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Current Information/Points of Interest

Charging Bull

The Charging Bull (also known as the Wall Street Bull or the Bowling Green bull) is a symbol of aggressive financial optimism and prosperity. The Charging Bull was created by Di Modica following the 1987 stock market crash as a symbol of the “strength and power of the American people.” The Bull was not the city’s idea; it was the artist’s idea and was considered an act of “guerrilla art.” In December 15, 1989 the Charging Bull was installed beneath a 60-foot Christmas tree in the middle of Broad Street in front of the New York Stock Exchange. However, the police detained the sculpture and had placed it into an impound lot. This led to an upset public, which caused the New York City Department of Parks and Recreation to place it in the plaza at Bowling Green.

The Charging Bull is a known tourist destination in the Financial District. Several visitors are always seen having their photos taken with the bull.

Bowling Green

Bowling Green is a small public park in Lower Manhattan. It is the oldest public park in New York City and also the location of the Charging Bull sculpture. It marks the origin point for the ticker-tape parades. The Bowling Green Fence and Park is listed on the U.S. National Register of Historic Places.

The front entrance of the U.S. Custom House bounds the south end of the park. A portion of the park is a grassy area that is fenced in. This area has tables and chairs that are popular lunchtime destinations for local workers in the nearby Financial District. There is also a fountain and pool. Sometimes, there are official food stands in the area once or twice a week, as well as many unofficial vendors.

Demographics – Past and Present

Lower Manhattan circumscribes several neighborhoods, all located below the lateral barrier of Houston Street. The 2000 Census includes information on Lower Manhattan as a region incorporating areas such as Tribecca, Chinatown, Greenwich Village and Little Italy.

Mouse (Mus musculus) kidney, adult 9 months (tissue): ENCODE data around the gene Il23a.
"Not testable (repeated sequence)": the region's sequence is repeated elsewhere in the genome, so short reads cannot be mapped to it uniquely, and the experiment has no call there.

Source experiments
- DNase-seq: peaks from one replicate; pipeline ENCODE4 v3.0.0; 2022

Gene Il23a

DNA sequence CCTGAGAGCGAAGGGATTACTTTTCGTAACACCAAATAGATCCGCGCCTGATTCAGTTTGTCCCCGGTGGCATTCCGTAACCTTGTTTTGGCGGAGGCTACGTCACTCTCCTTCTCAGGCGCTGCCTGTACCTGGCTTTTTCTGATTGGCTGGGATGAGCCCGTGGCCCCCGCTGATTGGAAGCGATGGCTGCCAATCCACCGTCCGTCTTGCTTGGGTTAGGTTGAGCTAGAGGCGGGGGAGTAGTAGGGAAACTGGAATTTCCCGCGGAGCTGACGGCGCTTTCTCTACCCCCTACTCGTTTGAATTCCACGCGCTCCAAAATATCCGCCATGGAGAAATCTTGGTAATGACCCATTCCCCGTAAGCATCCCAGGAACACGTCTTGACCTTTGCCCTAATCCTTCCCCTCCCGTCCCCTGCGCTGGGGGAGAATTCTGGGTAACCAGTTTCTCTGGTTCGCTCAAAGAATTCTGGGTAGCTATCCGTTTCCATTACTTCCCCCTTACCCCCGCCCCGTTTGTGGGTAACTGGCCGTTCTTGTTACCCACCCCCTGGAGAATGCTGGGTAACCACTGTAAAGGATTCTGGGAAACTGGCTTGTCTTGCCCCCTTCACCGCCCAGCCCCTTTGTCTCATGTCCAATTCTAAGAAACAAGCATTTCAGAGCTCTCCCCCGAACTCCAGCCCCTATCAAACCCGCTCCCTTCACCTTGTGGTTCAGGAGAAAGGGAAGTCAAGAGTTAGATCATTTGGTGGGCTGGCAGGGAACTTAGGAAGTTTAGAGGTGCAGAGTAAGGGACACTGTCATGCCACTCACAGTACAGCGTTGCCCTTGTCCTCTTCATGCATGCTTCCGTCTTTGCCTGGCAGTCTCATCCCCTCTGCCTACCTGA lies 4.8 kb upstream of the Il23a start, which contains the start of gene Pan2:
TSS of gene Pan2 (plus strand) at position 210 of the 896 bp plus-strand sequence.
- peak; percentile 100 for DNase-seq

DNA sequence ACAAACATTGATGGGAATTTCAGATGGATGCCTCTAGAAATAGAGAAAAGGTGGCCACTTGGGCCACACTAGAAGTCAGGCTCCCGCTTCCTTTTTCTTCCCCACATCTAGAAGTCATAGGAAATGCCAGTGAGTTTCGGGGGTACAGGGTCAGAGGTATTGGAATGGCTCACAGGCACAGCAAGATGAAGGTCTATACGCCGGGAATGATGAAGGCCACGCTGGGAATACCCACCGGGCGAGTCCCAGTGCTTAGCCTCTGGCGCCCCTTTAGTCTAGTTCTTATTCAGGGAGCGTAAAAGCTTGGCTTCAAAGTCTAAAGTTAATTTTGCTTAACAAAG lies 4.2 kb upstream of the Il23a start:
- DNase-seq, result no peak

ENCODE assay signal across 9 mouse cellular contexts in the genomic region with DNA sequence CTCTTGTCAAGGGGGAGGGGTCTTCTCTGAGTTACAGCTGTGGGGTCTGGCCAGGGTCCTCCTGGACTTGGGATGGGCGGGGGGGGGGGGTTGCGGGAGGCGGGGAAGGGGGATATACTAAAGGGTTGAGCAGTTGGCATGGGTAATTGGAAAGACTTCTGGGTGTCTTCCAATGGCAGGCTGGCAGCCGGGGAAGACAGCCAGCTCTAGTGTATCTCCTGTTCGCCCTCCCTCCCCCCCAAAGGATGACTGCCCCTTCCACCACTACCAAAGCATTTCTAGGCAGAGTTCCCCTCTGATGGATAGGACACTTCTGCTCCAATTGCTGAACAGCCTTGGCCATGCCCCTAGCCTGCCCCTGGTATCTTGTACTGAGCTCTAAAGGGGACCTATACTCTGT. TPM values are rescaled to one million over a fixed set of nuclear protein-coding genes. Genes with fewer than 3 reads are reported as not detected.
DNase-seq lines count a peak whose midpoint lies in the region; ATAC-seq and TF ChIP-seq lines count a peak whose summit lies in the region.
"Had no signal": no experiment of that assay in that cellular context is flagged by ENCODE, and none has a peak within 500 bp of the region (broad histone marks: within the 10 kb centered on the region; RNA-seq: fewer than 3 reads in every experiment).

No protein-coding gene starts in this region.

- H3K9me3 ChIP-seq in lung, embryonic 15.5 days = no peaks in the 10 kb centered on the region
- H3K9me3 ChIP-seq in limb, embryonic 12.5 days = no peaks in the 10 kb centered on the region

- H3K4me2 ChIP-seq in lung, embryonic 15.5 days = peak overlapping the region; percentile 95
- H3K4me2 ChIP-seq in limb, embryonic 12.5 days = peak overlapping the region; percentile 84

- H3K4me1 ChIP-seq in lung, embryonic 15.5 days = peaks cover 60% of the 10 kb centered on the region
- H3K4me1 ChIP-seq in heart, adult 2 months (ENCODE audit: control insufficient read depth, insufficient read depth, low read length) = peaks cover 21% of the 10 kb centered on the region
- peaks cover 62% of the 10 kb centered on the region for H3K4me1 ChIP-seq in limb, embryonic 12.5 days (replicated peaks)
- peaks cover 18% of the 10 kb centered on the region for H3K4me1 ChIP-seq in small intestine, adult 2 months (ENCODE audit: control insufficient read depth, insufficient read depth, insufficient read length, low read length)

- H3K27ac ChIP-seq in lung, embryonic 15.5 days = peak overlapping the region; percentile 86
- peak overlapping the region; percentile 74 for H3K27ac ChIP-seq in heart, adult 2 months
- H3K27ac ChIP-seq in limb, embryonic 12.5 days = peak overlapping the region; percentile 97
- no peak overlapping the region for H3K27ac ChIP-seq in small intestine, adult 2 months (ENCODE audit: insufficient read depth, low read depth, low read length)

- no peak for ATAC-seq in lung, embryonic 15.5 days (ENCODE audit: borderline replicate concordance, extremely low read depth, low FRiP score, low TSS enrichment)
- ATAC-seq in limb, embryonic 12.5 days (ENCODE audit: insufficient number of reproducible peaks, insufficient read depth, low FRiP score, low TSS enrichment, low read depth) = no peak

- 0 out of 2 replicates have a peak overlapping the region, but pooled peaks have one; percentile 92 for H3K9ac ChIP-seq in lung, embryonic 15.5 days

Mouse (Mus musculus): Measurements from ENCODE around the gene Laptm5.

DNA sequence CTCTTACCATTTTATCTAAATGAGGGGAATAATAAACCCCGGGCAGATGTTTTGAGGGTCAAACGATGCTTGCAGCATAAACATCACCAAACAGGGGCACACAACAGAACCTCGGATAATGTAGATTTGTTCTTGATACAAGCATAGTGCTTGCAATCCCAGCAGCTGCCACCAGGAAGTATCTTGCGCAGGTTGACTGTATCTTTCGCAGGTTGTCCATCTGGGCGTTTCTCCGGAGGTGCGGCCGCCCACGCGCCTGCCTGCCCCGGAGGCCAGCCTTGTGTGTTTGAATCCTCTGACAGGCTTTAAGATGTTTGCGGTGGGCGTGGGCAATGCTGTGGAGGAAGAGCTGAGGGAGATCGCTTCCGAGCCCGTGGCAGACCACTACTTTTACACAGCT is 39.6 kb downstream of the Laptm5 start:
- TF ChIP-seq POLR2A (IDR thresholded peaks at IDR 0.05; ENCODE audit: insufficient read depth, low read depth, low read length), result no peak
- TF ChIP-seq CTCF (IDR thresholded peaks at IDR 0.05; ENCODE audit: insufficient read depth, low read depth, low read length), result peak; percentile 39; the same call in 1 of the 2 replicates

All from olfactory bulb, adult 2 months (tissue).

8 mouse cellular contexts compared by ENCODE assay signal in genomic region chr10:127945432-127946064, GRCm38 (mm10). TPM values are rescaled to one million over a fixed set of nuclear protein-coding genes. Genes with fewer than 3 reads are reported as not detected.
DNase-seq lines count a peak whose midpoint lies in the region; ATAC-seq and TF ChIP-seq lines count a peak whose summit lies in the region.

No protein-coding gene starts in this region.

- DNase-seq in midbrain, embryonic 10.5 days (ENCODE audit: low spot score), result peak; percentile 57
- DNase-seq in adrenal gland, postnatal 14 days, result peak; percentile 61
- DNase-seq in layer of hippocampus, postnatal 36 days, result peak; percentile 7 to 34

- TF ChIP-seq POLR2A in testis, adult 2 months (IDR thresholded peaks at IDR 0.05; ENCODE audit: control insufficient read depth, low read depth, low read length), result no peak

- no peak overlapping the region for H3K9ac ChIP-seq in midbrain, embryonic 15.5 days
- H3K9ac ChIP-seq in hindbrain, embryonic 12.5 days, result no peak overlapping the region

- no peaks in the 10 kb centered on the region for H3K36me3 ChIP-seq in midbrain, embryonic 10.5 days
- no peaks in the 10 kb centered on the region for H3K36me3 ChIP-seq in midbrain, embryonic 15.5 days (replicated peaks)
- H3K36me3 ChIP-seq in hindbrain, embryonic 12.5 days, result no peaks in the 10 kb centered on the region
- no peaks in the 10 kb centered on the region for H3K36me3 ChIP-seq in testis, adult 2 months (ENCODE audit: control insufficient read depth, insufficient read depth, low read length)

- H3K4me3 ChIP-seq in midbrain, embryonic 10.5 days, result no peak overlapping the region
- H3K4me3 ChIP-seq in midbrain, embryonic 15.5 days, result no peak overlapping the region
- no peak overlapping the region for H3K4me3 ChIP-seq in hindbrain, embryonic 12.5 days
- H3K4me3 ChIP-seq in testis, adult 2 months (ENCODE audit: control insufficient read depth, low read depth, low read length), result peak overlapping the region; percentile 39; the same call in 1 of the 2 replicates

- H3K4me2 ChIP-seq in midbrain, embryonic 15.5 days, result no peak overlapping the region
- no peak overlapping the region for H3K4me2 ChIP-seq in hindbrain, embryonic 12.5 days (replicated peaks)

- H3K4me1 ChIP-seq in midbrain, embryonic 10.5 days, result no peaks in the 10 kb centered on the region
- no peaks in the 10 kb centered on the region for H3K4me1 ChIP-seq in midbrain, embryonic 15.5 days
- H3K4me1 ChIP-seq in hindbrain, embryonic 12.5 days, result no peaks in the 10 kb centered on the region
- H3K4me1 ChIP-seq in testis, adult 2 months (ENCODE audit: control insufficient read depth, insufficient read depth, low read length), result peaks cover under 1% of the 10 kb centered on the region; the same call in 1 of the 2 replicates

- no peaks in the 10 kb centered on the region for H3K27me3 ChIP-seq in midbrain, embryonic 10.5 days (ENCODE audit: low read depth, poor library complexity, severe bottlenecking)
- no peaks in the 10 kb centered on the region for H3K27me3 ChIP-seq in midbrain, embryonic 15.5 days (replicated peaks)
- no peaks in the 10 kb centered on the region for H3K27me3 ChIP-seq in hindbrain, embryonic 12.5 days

Within the decade of 1990 to 2000, the population of Lower Manhattan increased by 8 percent, from 144,334 to 155,962 people. This equaled almost nearly three times the overall Manhattan growth rate during that time. Lower Manhattan’s current population increase has been concentrated in Battery Park City (located on the southwestern tip of Lower Manhattan) and Chinatown (located in the central section of Lower Manhattan).

In the year 2000, approximately 10 percent of Manhattan’s total population of 1,537,195 lived in Lower Manhattan. Asians were the largest racial group in Lower Manhattan, followed by non-Hispanic whites (32 percent, or 49,288people), then Hispanics (19 percent, or 29,247 people), and blacks (6 percent, or 8,704 people). Manhattan, overall, consisted of non-Hispanic whites (46 percent), Hispanics (27 percent), blacks (15 percent) and Asians (9 percent).

45 percent, or 29,843 people, of Lower Manhattan’s immigrants arrived in the United States in the last 10 years.

Historical Information

Wall Street

Wall street is located in Lower Manhattan. It runs east from Broadway to South Street on the East River. Wall Street runs right through the historical center of the Financial District. Wall Street is home to multiple U.S. stock and other exchanges such as the NYSE, NASDAQ, AMEX, NYMEX, and NYBOT.

In the early 17th century, the only thing that denoted plots and residences in the New Amsterdam settlement, which was bordered by Wall Street, were basic picket and plank fences. However, later, Peter Stuyvesant, on behalf of the Dutch, led the construction of a stronger defensive wall. This wall was 12-feet high, which helped to protect against attacks from the various Native American tribes. The British colonial government in 1699 then later took down this wall.

The Manhattan Financial District is one of the largest business districts in the United States. In 1914, 23 Wall Street, also known as the “House of Morgan” was created and stood as the bank’s headquarters, which was the most important address in American finance for decades. During the Great Depression, development of the financial district festered. However, the construction of the World Trade Center was undertaken during middle and end of the 20th century in hopes to spur economic development downtown. However, it was not originally as successful as planned. While the main idea behind the creation of the towers was to house all the tools necessary for international trade, much of the remained vacant. However, eventually many large and powerful firms began to purchase space in the World Trade Center. It also attracted other powerful business to the immediate neighborhood.